2. It was freaking freezing outside, which was good for sales of Fiasco's hoodies, but not so good for those of us not in the mood to chalk over many bills to keep from catching pneumonia. Achew. I can't begin to imagine how the many girls wearing almost no clothing managed to survive. Unless, somehow, drinking a lot keeps one from feeling the cold.

3. Speaking of which, before the show even began, I witnessed young-looking girls throwing up in the bathroom and banging, drunkenly, into one another everywhere I looked. It's beyond me how the Pavillion can sell SO MUCH booze at a venue that you've got to drive in and out of. I mean Jaeger Meister shots? Also, one can drink anywhere (there are no designated drinking areas so popular at Santa Fe events), so any kind of control over minors having access to liquor is zilch, from what I could tell. I hate to sound super old or super Santa Feish, but the whole thing seemed like a DWI waiting to happen. Also, a coffee stand wouldn't be the worst idea in the world.

At any rate, I'm glad I went!

Tuesday, April 22, 2008

Seconds of Cinema

180 seconds sounds like a decent amount of time to tell a story. Certainly that's longer than even the longest of jokes. But three minutes, ouch, that's quick. So call it 180 seconds or call it three minutes, whatever you call it people get creative with a small amount of time.

Emiliano Garcia-Sarnoff and I had the opportunity to be judges for the Santa Fe Reporter Three Minute Film Festival, which debuted at The Screen last Friday night at a big awards ceremony/party.

But the question everyone has been asking: Who won?

Before I answer that, I've got to give props to all the filmmakers. Movies came in from all over the world and they were great. Some were glorified you tube videos--and they were hilarious--and some were super arty student films. It was a pleasure to watch them, short and sweet and with a lot of thought and love. Damn there are some creative brains out there.

And the winners are:
Best Performance: Meow Wolf for Mega City
Best Comedy: Seth Cohen for One Man Two Cars
Best Animation: Boundary of Moab by Aaron Barreras
Jury Award: Potage de ma Mere by Leonard E. Hoffman
Audience Award: Sole Soul Sol by Benjamin R. Nathan
Best Film: Things She Would Tell Me by Miryam Welbourne

Yeah! And before anyone else asks, no, I don't know who from Meow Wolf's Mega City got the group the best performance nod, Meow Wolf is a collaborative effort so they all did. And their cardboard city was awesome!

So there you go, this is movie making people. Get thinking about next year. Three minutes is a really long time, but it's just around the corner.

Wednesday, April 9, 2008

Music As Lover

For the second time in as many years the super weird and wonderful Xiu Xiu hit up the "stage" at CSF's SUB. "Stage" because the tiny riser in the corner of the student union building doesn't really put the band anywhere above the audience--though the music puts the band miles away.
For a Monday night the turnout wasn't bad. Why these shows are being held in what is really a cafeteria rather than one of the fine performance spaces on campus is a little confusing, but fuck it. That just makes it all the more punk rock.
Xiu Xiu is one of those bands that I tell people about and expect about 1/3 of them to react positively. It's not easy to listen to or to get. Singer Jamie Stewart throws himself head first into lyrics that are both difficult to unravel and a little hard to understand. He screams and sings his way through his tunes with an enthusiasm that has got to be hard to match night after night.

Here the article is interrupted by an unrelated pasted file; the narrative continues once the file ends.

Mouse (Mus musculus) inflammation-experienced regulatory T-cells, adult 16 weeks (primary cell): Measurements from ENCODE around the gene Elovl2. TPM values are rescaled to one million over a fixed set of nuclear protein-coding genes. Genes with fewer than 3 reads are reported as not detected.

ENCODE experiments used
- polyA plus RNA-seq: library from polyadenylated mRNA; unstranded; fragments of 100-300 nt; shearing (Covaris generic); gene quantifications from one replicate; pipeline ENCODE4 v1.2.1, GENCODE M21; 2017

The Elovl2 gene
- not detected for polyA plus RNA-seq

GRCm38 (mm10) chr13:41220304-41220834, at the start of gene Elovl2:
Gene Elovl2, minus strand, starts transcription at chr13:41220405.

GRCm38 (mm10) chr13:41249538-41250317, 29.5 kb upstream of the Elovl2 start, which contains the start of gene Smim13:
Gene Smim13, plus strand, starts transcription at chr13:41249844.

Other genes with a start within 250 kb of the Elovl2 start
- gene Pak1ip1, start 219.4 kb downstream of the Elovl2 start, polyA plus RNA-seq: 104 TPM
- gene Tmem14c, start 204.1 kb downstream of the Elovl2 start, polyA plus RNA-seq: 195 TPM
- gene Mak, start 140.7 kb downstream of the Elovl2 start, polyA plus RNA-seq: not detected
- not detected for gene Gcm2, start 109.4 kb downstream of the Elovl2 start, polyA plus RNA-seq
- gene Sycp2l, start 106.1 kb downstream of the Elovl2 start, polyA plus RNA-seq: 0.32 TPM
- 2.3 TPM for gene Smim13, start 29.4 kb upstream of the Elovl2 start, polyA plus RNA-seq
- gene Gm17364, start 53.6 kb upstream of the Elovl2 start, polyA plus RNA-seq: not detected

About half way through all the screaming took its toll on the singer who just about passed out during the set. Having met Stewart last year during the band's CSF performance I know that he's an adamant vegan but I imagine most people thought he was drunk. Two glasses filled with what looked like apple juice or green tea sat in front of him. He certainly looked like he was a little tipsy when he just sat down on the stage and took a breather. But, like a good rock star Stewart jumped right up and kept at it.
Xiu Xiu isn't a band that I'd recommend to just anyone and I'd certainly not have a live performance be a person's first contact. Xiu Xiu's albums are well produced, somewhat dancey and carefully perfected; live the band has a much bigger rock feel, with guitars and drums overtaking the sounds of keyboards and bass.
Ches Smith, Xiu Xiu's drummer, is unbelievably good and has quite a track record himself, playing with the underground artist Carla Bozulich as well as avant garde jazz guru John Zorn. Smith was a little more laid back, as was most of the band, during this performance than last, but still a very solid show.
As you can see if you check out blogger and New Mexican writer Steve Terrell's blog you'll see that he and I were taking pictures from nearly the same vantage point. I'm not sure why the older folks nudged out the college kids on this one but there you have it. The music critics were all about blowing out our ear drums for this one.
I'd travel hours to see this band, so the fact that they've played in Santa Fe to such small crowds seems unbelievable to me. I'd still like to see them on an actual stage, far above their audience, but the intimacy that's created in such a small atmosphere is perfect for a music lover who wants to try to figure out why the dance grooves are coming from the guitars and the feedback is coming from the keyboard.